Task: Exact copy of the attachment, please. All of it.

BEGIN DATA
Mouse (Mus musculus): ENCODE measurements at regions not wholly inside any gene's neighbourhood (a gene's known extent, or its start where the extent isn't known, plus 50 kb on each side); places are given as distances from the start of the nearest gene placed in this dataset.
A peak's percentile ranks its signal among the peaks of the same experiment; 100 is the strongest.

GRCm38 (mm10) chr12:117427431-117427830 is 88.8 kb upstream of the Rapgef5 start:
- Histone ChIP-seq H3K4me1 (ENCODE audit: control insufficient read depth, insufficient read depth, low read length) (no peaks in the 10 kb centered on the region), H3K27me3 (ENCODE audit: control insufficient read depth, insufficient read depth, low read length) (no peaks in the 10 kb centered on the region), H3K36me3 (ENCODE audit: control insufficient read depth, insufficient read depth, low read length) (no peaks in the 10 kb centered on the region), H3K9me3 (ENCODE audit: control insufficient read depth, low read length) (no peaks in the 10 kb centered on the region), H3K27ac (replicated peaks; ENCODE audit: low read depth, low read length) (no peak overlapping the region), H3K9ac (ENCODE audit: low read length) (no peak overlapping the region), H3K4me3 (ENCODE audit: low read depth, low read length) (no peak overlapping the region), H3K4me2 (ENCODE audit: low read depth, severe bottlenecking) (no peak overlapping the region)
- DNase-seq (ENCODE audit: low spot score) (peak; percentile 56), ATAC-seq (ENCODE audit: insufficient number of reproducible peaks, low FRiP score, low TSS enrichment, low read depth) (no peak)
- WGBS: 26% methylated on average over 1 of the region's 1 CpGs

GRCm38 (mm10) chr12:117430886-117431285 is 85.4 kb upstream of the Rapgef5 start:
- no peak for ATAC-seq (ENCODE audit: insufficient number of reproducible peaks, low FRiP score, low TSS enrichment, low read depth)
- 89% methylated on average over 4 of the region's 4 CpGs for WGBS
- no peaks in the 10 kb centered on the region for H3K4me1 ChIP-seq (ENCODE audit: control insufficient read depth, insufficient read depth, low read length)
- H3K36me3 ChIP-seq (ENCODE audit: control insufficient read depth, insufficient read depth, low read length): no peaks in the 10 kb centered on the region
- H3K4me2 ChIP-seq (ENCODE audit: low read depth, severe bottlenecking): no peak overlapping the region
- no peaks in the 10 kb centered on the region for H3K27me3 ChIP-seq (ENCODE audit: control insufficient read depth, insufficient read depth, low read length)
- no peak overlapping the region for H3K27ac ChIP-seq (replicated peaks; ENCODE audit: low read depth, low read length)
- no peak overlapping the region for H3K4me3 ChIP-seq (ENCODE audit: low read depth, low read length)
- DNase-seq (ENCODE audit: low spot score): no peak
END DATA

Mouse (Mus musculus): ENCODE measurements at regions not wholly inside any gene's neighbourhood (a gene's known extent, or its start where the extent isn't known, plus 50 kb on each side); places are given as distances from the start of the nearest gene placed in this dataset.
A peak's percentile ranks its signal among the peaks of the same experiment; 100 is the strongest.

GRCm38 (mm10) chr12:117427431-117427830 is 88.8 kb upstream of the Rapgef5 start:
- Histone ChIP-seq H3K4me1 (ENCODE audit: control insufficient read depth, insufficient read depth, low read length) (no peaks in the 10 kb centered on the region), H3K27me3 (ENCODE audit: control insufficient read depth, insufficient read depth, low read length) (no peaks in the 10 kb centered on the region), H3K36me3 (ENCODE audit: control insufficient read depth, insufficient read depth, low read length) (no peaks in the 10 kb centered on the region), H3K9me3 (ENCODE audit: control insufficient read depth, low read length) (no peaks in the 10 kb centered on the region), H3K27ac (replicated peaks; ENCODE audit: low read depth, low read length) (no peak overlapping the region), H3K9ac (ENCODE audit: low read length) (no peak overlapping the region), H3K4me3 (ENCODE audit: low read depth, low read length) (no peak overlapping the region), H3K4me2 (ENCODE audit: low read depth, severe bottlenecking) (no peak overlapping the region)
- DNase-seq (ENCODE audit: low spot score) (peak; percentile 56), ATAC-seq (ENCODE audit: insufficient number of reproducible peaks, low FRiP score, low TSS enrichment, low read depth) (no peak)
- WGBS: 26% methylated on average over 1 of the region's 1 CpGs

GRCm38 (mm10) chr12:117430886-117431285 is 85.4 kb upstream of the Rapgef5 start:
- no peak for ATAC-seq (ENCODE audit: insufficient number of reproducible peaks, low FRiP score, low TSS enrichment, low read depth)
- 89% methylated on average over 4 of the region's 4 CpGs for WGBS
- no peaks in the 10 kb centered on the region for H3K4me1 ChIP-seq (ENCODE audit: control insufficient read depth, insufficient read depth, low read length)
- H3K36me3 ChIP-seq (ENCODE audit: control insufficient read depth, insufficient read depth, low read length): no peaks in the 10 kb centered on the region
- H3K4me2 ChIP-seq (ENCODE audit: low read depth, severe bottlenecking): no peak overlapping the region
- no peaks in the 10 kb centered on the region for H3K27me3 ChIP-seq (ENCODE audit: control insufficient read depth, insufficient read depth, low read length)
- no peak overlapping the region for H3K27ac ChIP-seq (replicated peaks; ENCODE audit: low read depth, low read length)
- no peak overlapping the region for H3K4me3 ChIP-seq (ENCODE audit: low read depth, low read length)
- DNase-seq (ENCODE audit: low spot score): no peak